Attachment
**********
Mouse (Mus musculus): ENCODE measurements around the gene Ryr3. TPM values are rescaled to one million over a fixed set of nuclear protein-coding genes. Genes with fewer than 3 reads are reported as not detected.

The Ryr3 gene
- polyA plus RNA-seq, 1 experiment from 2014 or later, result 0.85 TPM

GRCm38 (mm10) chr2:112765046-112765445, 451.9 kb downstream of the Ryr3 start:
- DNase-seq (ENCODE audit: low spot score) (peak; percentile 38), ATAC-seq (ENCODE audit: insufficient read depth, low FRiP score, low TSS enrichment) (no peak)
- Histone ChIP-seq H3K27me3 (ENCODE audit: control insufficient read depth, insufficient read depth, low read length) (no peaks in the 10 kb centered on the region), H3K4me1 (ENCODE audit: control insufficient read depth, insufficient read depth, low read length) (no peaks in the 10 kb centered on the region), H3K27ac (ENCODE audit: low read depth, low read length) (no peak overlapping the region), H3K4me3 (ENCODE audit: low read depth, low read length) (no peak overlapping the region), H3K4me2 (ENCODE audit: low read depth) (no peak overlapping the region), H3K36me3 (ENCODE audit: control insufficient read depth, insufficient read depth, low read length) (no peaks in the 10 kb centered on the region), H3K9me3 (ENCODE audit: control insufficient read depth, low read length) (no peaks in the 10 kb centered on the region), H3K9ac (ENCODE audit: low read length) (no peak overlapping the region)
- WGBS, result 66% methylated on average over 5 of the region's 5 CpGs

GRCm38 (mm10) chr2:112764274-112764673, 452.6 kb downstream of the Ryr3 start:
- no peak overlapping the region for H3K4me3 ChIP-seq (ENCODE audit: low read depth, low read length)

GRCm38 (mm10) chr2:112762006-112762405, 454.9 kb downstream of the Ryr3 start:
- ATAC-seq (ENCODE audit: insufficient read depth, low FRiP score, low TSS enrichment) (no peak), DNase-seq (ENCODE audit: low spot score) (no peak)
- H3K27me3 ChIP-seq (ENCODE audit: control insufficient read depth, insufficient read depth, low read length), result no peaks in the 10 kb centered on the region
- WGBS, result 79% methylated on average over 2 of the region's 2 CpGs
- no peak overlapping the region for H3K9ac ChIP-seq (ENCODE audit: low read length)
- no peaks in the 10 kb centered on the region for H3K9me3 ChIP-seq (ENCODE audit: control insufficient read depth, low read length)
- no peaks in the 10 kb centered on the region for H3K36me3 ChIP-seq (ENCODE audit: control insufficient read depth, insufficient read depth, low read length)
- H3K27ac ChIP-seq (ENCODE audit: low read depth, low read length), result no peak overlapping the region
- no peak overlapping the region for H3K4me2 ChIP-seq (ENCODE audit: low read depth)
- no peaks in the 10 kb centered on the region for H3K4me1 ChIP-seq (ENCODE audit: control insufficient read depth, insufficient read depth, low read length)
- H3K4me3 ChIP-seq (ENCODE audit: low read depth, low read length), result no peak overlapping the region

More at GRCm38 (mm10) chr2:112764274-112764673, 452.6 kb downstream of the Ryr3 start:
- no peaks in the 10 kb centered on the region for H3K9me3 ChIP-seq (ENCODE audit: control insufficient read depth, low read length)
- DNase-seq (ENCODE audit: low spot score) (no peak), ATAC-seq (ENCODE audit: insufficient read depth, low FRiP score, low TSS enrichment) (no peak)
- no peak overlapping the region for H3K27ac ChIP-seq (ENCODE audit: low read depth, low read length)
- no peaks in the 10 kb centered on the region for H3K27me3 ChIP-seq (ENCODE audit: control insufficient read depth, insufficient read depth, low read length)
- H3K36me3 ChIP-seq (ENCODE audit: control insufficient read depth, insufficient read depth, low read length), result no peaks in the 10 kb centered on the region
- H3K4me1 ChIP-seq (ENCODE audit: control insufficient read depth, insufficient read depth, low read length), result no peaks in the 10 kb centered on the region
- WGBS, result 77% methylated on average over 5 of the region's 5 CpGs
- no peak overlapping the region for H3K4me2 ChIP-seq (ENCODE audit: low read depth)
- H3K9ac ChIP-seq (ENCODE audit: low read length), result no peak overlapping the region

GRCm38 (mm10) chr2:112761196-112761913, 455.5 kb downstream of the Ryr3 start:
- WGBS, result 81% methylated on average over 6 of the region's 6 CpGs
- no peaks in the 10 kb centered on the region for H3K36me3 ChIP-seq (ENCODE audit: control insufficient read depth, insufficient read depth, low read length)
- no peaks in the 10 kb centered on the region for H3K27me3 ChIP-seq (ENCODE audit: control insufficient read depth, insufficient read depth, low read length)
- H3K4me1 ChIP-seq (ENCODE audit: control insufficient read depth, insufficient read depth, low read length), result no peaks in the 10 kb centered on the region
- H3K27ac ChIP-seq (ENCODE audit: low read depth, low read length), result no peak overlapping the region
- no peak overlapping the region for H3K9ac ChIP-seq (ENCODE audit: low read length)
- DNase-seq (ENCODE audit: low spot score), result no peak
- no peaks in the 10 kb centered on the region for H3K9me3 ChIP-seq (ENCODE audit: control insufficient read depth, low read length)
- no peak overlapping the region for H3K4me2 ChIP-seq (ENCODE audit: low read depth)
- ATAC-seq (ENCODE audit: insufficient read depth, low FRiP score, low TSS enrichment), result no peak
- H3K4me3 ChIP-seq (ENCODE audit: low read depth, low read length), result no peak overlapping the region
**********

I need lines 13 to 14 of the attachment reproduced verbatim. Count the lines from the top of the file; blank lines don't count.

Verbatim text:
- WGBS, result 79% methylated on average over 2 of the region's 2 CpGs
- no peak overlapping the region for H3K9ac ChIP-seq (ENCODE audit: low read length)